The IGP and his lieutenants should also know, in case they don't know already, that a lot of Ghanaians do not respect the police anymore. The police service has lost it clout and power. Even the softest of criminals have no qualms about committing a felony in the presence of a police officer. Ask yourself why the spectators decided to break the seats at the stadium in the full glare of dozens of police officers on May 9. They knew that the police don't 'bite'. Ask yourself why there are so many road accidents in Sikaman today. The answer is not too far away – the most errant drivers know that they can indulge in any offence (drink gallons of 'akpeteshie' and drive recklessly) and get away with it by paying off any police officer with a few thousand cedis. Gone are the days when parents used to keep their children disciplined by threatening to have them arrested by a police officer – the child immediately stops whatever misdemeanour he's involved in. These days the more you threaten to call in a police officer the more difficulty you encounter trying to bring your child under control.

A couple of years ago, when our nation's crime rate was skyrocketing out of control, the ineptitude of the police was on full display. We only managed to bring things under control by asking for the intervention of the 'abongo' boys.

At one point, we all came to the realization that the police lacked logistics like cars and communications equipment to enable them respond quickly to criminal situations. We braved opposition criticisms and signed a very questionable deal for my Naija friend, Olu, to supply us with some vehicles. I thought the vehicles will be put to very good use when they were brought in. Well, I am sorry to inform you that the cars are being used these days to drop and pick senior officers' children in schools. When junior officers get the opportunity, they also use the vehicles to 'chase' girls. The IGP himself rides in a long convoy everyday to the Law School at Makola, where he teaches. His students can tell he's coming, even when he's ten kilometres away.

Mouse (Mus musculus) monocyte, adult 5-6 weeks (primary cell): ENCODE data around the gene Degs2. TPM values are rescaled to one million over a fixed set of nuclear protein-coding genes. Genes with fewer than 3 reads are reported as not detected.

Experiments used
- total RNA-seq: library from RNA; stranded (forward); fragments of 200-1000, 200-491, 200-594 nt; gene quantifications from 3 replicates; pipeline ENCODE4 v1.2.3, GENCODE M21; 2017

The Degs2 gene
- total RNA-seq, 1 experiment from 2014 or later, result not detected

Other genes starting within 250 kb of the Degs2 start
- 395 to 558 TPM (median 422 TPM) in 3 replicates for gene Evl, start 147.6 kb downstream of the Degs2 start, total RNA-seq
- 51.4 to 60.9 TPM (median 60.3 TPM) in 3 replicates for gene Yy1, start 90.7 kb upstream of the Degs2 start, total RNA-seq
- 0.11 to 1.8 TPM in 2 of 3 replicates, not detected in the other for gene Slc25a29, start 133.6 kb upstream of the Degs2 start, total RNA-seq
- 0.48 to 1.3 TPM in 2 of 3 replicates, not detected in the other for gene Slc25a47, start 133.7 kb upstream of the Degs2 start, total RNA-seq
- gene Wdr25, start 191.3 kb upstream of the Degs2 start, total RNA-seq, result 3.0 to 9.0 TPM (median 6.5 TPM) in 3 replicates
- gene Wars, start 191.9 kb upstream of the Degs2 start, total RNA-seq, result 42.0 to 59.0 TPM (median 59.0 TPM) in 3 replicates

With such rot in the police service, I was pleasantly surprised to read that an officer was calling for a new direction, a new vision and a new leadership for the service. It gave me hope that, at least, there were some few good nuts around and that given the opportunity, our police service could be turned around into a world class crime-fighting institution. I thought the top brass of the service will listen to the 'wise' Ashanti officer and tap into his ideas. In their small minds, they think that they should rather make him face a service enquiry for “bring scorn upon the service”. In fact, what they really want to say is that they fear the officer is trying to stage a coup and the earlier he's stopped, the better their chance of maintaining their positions. I am shocked that the IGP does not know that he is presiding over one of the most scorned institutions in the country and that the comments by the officer from Ashanti rather compelled people like me to consider changing our low opinion of the service.

With this letter, I am instructing the IGP to call off the service enquiry immediately or resign. If he is not ready to concede that the police service is sick, I don't know how he intends to convince us that the service is in any better shape. If he doesn't resign, he will be sacked for the officer he has placed under a service enquiry to take over from him.

No mood for nonsense,

J. A. Fukuor [email protected]